H807 – Will a potential innovation ‘fly’?
Rogers also provides a framework, i.e. critierias to evaluate a potential innovation.
Here is a list of the five criterias.
- Relative advantage – does it offer a much better way of doing something?
- Compatibility – how compatible is the innovation with the value systems, experiences and needs of the potential adopter?
- Complexity – how difficult is the innovation to adopt? What new skills, concepts would be necessary to learn/adapt
- Trialability – is it possible to run a trial to reduce the risk and to engage with issues of compatibility and complexity?
- Observability – can others observe the benefits, the relative advantage?
I plan to introduce blogging to my health class.
The main relative advantage I hope to achieve with blogging is to build a community of practice, to increase (online) communication and as high level outcome a greater reflection of the learning material.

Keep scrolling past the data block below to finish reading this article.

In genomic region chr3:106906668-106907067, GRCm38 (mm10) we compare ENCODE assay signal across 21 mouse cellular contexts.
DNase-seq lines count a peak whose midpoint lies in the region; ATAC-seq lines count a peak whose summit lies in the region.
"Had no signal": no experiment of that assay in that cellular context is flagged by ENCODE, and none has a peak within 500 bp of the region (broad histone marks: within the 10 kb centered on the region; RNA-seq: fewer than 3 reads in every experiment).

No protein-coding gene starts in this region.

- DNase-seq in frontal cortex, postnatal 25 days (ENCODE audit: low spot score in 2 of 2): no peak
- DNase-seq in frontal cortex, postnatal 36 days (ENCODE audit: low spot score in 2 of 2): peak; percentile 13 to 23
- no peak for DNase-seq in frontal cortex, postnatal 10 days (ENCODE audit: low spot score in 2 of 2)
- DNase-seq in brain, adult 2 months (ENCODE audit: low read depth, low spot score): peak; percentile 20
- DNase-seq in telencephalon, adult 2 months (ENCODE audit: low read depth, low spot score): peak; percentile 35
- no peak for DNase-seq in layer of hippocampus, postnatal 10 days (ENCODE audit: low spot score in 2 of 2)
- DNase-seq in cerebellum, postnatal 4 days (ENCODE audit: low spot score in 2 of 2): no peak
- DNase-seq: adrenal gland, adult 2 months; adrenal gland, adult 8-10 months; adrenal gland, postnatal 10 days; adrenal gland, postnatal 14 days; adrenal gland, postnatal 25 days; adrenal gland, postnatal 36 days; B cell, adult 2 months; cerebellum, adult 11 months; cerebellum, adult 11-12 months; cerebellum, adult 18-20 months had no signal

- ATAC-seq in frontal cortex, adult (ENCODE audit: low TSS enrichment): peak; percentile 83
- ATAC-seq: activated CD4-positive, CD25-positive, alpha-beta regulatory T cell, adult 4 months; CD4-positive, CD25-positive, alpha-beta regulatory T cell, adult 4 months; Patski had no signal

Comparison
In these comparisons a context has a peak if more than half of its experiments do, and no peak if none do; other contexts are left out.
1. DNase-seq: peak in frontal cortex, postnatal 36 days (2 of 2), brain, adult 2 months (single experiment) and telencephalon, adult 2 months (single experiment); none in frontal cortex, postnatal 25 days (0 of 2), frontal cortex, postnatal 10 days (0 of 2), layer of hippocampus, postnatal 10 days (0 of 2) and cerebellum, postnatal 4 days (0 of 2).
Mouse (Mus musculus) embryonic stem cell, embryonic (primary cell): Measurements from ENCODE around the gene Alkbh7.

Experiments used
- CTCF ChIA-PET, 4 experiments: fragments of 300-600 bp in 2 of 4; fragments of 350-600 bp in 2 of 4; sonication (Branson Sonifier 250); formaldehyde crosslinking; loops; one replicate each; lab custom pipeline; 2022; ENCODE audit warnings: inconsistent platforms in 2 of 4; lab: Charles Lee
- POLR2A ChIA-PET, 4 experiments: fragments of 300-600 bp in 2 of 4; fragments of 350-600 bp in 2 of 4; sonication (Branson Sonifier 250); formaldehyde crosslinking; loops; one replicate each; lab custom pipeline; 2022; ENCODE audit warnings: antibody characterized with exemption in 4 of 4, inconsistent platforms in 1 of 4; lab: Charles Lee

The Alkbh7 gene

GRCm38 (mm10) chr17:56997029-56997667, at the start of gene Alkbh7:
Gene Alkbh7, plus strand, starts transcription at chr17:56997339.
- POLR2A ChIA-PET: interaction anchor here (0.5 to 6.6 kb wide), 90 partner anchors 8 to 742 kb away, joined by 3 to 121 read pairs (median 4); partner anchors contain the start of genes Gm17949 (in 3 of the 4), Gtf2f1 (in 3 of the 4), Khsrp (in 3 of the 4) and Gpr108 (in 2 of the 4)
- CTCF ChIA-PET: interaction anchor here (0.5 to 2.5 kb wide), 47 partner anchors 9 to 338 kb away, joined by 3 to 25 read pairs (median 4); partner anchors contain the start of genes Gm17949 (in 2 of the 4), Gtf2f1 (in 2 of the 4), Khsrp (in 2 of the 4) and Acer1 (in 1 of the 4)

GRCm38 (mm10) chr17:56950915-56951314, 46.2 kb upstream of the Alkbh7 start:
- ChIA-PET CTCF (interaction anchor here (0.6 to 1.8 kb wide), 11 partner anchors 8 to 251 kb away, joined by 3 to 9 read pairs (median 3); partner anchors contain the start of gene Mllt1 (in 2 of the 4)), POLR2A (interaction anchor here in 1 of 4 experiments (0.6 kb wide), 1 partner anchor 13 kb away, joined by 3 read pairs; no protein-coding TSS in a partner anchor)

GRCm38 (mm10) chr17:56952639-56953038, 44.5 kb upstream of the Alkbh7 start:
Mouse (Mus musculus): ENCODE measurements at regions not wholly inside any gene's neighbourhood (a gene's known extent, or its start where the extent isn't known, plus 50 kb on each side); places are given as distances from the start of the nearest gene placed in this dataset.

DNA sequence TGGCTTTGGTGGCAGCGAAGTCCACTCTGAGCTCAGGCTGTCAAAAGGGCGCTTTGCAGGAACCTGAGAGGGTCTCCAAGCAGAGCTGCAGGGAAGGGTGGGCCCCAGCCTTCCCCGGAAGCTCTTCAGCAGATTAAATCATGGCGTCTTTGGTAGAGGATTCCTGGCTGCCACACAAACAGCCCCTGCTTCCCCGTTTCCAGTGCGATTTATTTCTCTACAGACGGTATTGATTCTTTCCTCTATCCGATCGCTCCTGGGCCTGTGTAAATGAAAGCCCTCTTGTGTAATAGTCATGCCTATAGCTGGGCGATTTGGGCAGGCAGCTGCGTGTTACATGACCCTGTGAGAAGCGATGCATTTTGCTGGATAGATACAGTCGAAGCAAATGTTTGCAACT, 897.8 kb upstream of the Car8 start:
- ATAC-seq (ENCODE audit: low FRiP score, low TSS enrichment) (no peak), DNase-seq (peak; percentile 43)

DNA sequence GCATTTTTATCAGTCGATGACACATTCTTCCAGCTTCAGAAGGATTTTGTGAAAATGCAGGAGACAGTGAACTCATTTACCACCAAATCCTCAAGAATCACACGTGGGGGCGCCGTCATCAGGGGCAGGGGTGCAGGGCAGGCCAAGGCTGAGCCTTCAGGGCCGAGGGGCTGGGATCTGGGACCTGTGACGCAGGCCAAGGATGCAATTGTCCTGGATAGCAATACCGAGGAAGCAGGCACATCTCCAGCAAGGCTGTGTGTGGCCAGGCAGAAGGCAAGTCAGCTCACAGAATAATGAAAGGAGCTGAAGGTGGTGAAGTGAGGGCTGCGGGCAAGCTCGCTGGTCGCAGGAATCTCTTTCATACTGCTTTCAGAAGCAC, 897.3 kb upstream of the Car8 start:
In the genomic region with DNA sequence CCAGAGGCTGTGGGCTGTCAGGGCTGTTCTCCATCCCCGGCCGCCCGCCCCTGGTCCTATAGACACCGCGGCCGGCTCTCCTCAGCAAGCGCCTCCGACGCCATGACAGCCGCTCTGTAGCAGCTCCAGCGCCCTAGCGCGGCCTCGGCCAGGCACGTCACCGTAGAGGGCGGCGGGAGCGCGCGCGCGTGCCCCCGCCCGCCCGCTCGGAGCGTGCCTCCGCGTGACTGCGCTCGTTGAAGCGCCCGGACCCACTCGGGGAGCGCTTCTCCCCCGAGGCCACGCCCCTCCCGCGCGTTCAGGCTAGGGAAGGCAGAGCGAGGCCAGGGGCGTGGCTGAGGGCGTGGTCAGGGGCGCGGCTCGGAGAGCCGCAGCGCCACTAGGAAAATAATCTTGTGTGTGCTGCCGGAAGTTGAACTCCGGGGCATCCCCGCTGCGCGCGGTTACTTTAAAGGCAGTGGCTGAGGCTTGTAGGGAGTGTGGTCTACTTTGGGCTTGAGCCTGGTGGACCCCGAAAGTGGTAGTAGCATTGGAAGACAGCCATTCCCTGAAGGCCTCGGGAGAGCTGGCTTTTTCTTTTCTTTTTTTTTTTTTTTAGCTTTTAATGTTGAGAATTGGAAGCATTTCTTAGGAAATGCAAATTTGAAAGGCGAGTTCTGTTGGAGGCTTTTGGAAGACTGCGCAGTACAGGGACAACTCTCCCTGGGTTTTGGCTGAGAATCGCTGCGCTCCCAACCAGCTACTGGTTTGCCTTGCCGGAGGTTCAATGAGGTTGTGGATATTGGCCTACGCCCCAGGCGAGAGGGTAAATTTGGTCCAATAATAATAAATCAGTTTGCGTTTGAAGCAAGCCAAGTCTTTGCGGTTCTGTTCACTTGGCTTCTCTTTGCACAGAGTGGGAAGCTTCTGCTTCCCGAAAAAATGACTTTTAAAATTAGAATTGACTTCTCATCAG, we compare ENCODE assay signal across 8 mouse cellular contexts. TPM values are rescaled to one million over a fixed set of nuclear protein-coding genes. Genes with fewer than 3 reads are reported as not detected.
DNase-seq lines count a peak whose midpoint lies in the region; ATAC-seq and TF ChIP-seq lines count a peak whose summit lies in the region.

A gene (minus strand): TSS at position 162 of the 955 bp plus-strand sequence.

Compatibility: I already know that some might criticise that this can be as well achieved in a face-to-face setting, but I hope I can encourage those students beyond the classroom and also give them all more flexible time to reflect on what they learned, which is impossible in the regular classroom setting.
Complexity will be high on both sides, for me as teacher to develop a new teaching concept and for the students who never blogged before.
Trialability and observalibity does not apply so far, although I found reports about blogging projects on other schools, often from the USA or UK, quite encouraging and being a passionate blogger myself I hope my students will make similar positive experiences.
Ok, that are 160 words 😛 and I have to agree with a colleague that ‘limiting this piece of writing to 75 words is impossible’.
Coming back to the question will this innovation fly? I hope the blogging project does fly or let’s say at least that it is not a non-starter.
However, I would appreciate any recommendations and advise from those who already introduced all kinds of blogging projects to their students.